In addition, gas supply development is being advanced with domestic supply at an all-time peak of 1500mmcf/d currently, most of which is dedicated to the power sector. There is sufficient gas currently and projected by year end to support over 5GW of generating capacity, with a view to increasing to almost 10GW by 2015 / 2016.
• Grew NPDC into a major gas supplier to the domestic market with over 450MMscfd through Oredo and Utorogu gas plants.
Plan is to supply a further 100MMscfd by year end through NNPC/Pan Ocean JV’s Ovade gas plant.
Phase II of Oredo gas plant when completed in Q2 2014 will also supply 5MTPA of LPG to neighbouring states as part of our Green Revolution.
As a result of this prioritisation, gas flaring as a percentage of gas produced has reduced progressively from about 28% in 2009 to 15% in 2012.
Aspiration and Strategy: Link Gas to the Wider Economy
Recognizing the potential for tremendous economic growth inherent in the nation’s vast natural gas resources, His Excellency, President Goodluck Jonathan, outlined a 3 point mandate for natural gas comprising
1. Boost in gas supply to the Power sector
2. Stimulation of gas based industrialization around Fertilizer, Petrochemicals, Methanol etc., effectively leveraging gas as feedstock for key industries, thus creating jobs and
3. Selective investment in high value regional pipeline and LNG export opportunities to boost revenues from gas sales
The Ministry of Petroleum Resources has been pursuing this mandate aggressively.
To deliver on the ambitious mandate, targeted interventions were pursued by the Ministry to rapidly transform the relatively young Nigerian domestic gas sector in a short time.
The interventions are all aimed at creating a sustainable growth in the gas sector and include:
a) Gas Supply Emergency Initiative
b) Aggressive implementation of gas infrastructure expansion
c) Gas Revolution/Industrialization initiative and
d) Commercial framework for domestic gas
The Gas Supply Emergency Initiative
The gas supply emergency initiatives fast-tracked gas additions. Some of the key achievements include;
• Major upgrade and repair works at the Utorogu/Ughelli gas plants resulting in addition of over 100mmcf/d,
• Oredo gas plant was completed, commissioned and added 100mmcf/d of gas,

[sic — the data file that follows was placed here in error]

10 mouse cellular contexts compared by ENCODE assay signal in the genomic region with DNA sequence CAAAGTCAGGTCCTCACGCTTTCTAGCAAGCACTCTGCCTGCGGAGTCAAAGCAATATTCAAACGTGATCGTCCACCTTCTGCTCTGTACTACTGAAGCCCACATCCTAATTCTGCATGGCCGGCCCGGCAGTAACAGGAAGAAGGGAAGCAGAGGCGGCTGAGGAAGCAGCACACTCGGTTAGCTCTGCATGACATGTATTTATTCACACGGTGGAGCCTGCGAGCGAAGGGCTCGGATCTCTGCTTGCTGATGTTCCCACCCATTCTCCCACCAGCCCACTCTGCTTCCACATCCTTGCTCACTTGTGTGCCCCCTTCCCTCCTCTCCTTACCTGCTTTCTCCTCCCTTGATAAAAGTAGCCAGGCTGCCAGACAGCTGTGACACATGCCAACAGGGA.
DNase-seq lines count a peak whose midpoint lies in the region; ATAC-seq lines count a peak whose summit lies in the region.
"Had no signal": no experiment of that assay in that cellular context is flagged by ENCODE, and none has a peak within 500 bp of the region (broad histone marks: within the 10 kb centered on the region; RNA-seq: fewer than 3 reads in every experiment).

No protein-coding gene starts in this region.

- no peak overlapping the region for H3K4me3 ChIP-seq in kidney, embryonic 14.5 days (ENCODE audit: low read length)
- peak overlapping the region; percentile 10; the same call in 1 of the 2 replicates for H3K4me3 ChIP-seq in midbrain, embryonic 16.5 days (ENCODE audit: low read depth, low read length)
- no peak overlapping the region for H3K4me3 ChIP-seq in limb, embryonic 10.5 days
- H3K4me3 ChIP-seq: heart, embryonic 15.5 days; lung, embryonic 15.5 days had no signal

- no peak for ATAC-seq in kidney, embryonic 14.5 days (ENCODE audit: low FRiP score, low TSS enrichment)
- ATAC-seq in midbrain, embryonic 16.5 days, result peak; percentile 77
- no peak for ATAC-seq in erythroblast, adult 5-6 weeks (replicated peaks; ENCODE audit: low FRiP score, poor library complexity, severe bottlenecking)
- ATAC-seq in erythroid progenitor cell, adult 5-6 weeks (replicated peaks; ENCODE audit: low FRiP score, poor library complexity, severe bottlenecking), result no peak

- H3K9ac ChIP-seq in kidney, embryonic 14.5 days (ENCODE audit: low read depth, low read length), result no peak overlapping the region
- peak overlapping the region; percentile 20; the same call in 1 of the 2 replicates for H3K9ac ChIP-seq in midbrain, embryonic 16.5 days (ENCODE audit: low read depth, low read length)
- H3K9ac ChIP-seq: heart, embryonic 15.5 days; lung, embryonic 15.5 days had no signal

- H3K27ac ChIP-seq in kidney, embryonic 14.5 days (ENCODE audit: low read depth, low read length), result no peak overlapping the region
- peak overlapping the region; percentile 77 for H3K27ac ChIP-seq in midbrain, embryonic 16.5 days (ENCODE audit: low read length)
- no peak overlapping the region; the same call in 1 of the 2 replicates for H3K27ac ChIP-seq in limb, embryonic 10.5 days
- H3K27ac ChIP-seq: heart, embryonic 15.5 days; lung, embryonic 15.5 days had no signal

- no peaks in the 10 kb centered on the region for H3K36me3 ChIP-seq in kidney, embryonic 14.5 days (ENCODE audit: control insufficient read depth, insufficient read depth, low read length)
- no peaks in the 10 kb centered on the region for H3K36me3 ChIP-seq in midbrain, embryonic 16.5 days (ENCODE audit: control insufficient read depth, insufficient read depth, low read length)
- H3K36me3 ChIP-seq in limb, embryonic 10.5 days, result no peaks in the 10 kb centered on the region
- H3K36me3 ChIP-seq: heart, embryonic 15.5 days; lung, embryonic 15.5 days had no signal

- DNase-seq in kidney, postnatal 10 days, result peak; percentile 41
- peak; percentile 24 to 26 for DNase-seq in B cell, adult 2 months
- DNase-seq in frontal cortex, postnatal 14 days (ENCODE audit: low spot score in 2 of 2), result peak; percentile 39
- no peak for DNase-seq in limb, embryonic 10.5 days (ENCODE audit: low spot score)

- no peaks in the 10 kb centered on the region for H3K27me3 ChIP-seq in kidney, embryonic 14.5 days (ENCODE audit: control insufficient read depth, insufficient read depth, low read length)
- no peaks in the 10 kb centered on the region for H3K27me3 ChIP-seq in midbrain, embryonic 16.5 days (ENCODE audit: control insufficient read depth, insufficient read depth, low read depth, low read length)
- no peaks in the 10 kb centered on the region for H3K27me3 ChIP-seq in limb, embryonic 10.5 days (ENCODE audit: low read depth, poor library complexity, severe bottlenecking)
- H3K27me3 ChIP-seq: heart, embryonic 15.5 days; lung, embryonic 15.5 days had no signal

• Upgrade works at Escravos also resulted in additional 190mmcf/d.
• The Emergency Initiative is still ongoing and additional 150mmcf/d is expected by the end of the year.
• Evidently, gas supply growth is intended to continue steadily over the coming months and years, boosting power supply to Nigerians.
• Whilst some gap between Power sector demand and gas supply may re-occur in the medium term as new power plants get commissioned, the gap will continually be bridged over the next 18 months.
As a result of the interventions, domestic gas supply has grown to its highest level ever at 1500mmcf/d from 900mmcf/d in 2010. The growth is expected to continue to 1630mmcf/d by the end of 2013. Within this growth, gas to power grew by 72% from 620mmcf/d in 2010 to 1065mmcf/d currently. By the end of the year, gas to Power would have risen to 1195mmcf/d, almost two fold increase from 2010.
Despite the significant progress in supply growth to power, we suffered setbacks lately which have impacted negatively on gas supply to power. 3 significant events resulted in loss of 1300MW. The events include the vandalization of the ELPS A gas pipeline at Gbaramatu on the 22nd of June, the vandalization of the Trans Niger Pipeline in the East on 16th July, which resulted in the eventual shut down of gas supply to Afam power plants and finally, reservoir challenges in the Oben gas plant, resulting in restriction of supply to Sapele power plant. These events resulted in outage of 400MW, 750MW and 150MW respectively. NGC has commenced repairs on the blown pipeline and expect to complete this by the end of September. Shell just announced yesterday, that it has completed repairs of the Trans-Niger pipeline. Consequently, the Afam power plants are expected to resume operation within 48 – 72hrs restoring about 750MW of lost power. SEPLAT, the operator of the Oben gas plant is working on repairs of the plant and expect to reopen within 3-4 weeks.
It is important to also note that in the period under review, gas to non-power sector almost doubled from 185mmcf/d to 357mmcf/d, providing feedstock that has supported the recent aggressive growth in the nation’s cement sector as well as other manufacturing companies. To date over 200 manufacturing industries now run on natural gas and the number continues to grow daily as NGC builds more pipeline infrastructure.